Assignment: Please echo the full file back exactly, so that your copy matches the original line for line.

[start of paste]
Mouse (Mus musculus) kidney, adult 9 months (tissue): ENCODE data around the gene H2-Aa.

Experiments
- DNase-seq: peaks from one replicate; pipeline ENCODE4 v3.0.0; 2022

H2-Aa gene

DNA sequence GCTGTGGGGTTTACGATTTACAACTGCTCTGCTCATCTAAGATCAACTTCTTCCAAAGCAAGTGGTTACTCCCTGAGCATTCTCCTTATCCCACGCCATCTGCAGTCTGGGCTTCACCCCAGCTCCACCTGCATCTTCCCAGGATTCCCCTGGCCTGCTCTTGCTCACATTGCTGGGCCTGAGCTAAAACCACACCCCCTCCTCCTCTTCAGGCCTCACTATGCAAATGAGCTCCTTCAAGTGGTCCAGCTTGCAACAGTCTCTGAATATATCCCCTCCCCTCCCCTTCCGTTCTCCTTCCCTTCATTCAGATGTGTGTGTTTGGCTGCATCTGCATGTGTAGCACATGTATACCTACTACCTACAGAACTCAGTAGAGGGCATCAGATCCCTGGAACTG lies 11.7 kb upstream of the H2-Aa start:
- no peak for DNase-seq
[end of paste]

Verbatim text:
Mouse (Mus musculus) kidney, adult 9 months (tissue): ENCODE data around the gene H2-Aa.

Experiments
- DNase-seq: peaks from one replicate; pipeline ENCODE4 v3.0.0; 2022

H2-Aa gene

DNA sequence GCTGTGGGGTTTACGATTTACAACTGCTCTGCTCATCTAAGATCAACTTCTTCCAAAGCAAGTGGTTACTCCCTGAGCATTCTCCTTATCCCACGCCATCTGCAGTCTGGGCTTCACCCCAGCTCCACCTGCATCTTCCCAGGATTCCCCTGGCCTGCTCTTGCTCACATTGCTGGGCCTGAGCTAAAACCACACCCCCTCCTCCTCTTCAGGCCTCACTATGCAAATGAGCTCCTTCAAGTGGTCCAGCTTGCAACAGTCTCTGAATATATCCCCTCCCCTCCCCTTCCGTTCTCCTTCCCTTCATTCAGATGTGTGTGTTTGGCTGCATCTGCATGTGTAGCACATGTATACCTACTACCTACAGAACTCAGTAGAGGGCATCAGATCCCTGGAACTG lies 11.7 kb upstream of the H2-Aa start:
- no peak for DNase-seq